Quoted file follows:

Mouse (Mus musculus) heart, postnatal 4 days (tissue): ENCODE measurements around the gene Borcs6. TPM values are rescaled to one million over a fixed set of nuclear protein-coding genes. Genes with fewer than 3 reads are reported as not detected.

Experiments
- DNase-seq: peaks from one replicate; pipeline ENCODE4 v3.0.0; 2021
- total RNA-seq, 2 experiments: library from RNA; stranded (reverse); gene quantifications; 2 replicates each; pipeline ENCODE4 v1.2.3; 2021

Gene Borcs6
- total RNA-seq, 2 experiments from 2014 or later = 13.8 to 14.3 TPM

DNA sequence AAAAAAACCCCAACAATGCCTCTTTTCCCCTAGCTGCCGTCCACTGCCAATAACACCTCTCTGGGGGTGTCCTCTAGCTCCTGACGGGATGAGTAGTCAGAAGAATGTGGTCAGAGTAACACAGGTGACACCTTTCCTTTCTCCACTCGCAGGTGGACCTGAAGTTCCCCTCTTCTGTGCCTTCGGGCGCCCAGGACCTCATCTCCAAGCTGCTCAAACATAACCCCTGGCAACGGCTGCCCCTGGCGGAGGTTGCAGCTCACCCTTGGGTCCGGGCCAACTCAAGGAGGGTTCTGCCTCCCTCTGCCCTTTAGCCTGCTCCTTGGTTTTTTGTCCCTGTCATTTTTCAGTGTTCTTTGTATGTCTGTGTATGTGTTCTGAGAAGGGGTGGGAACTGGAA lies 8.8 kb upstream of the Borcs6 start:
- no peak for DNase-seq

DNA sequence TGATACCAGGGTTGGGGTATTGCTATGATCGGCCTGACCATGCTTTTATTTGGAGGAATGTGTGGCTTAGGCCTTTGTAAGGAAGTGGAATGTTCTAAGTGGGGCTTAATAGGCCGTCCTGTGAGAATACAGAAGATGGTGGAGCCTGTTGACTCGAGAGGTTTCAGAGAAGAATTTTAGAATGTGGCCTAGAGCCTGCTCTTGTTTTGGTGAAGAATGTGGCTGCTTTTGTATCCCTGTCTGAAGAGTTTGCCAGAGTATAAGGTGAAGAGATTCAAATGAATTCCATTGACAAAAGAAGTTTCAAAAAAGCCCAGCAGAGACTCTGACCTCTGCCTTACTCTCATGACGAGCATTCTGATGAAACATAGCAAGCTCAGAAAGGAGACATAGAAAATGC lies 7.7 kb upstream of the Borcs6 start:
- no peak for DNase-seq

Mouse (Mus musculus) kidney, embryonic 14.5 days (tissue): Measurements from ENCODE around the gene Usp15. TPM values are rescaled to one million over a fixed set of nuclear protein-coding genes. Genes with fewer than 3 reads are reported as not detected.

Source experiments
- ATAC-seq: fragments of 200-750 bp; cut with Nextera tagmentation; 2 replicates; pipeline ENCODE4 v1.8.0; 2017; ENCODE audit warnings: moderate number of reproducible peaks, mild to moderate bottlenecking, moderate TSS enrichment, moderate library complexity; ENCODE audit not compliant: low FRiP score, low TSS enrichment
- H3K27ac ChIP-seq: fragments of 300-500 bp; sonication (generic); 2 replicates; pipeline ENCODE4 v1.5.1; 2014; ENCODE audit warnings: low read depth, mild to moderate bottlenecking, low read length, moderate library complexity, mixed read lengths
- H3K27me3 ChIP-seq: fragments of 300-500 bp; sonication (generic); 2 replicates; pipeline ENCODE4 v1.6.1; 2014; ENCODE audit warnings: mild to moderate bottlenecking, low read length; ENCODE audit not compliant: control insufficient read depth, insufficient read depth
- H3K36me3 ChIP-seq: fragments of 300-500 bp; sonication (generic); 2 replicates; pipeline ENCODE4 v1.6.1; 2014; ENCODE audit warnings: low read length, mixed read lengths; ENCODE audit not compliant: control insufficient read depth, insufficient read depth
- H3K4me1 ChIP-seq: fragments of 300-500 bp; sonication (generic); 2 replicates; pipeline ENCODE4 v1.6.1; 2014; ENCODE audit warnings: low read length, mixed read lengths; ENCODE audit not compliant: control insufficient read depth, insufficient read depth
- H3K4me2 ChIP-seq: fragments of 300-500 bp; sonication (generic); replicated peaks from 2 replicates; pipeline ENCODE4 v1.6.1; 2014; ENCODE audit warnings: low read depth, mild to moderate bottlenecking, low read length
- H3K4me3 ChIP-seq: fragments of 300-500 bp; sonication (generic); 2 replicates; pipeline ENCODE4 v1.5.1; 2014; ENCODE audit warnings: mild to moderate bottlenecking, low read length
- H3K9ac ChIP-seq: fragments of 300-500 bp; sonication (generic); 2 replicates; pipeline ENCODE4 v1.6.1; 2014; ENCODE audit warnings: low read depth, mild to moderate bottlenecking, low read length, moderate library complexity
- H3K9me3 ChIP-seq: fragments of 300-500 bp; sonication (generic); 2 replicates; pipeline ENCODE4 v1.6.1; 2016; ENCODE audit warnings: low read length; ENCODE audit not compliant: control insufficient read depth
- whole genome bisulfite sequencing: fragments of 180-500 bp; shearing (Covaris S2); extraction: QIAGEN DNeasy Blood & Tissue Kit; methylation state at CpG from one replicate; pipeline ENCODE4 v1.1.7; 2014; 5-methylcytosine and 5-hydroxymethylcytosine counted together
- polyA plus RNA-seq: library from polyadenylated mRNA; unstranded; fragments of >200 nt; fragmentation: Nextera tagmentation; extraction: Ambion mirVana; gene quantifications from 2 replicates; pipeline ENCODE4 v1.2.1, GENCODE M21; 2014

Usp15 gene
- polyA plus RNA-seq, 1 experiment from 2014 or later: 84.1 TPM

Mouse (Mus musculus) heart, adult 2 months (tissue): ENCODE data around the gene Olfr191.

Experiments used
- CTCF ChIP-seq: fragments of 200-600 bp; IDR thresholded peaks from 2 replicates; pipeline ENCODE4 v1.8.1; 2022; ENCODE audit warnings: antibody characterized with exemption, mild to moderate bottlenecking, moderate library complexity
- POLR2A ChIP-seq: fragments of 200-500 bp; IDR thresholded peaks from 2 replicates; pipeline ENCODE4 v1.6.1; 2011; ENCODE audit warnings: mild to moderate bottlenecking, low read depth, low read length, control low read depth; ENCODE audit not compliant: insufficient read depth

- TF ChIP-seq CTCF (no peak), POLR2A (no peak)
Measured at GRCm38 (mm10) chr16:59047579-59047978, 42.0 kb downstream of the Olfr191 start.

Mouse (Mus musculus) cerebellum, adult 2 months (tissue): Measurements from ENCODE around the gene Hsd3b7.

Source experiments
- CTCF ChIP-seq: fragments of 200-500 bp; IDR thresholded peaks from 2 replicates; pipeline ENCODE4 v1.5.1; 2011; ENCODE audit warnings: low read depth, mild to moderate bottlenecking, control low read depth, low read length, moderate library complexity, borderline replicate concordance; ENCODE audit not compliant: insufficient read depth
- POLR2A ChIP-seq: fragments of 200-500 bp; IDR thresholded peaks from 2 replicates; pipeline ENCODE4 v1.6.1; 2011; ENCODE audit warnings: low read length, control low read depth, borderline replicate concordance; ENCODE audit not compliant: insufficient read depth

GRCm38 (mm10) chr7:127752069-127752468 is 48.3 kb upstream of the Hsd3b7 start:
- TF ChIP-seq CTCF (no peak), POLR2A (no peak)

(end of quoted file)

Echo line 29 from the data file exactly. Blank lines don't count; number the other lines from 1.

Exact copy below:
- POLR2A ChIP-seq: fragments of 200-500 bp; IDR thresholded peaks from 2 replicates; pipeline ENCODE4 v1.6.1; 2011; ENCODE audit warnings: mild to moderate bottlenecking, low read depth, low read length, control low read depth; ENCODE audit not compliant: insufficient read depth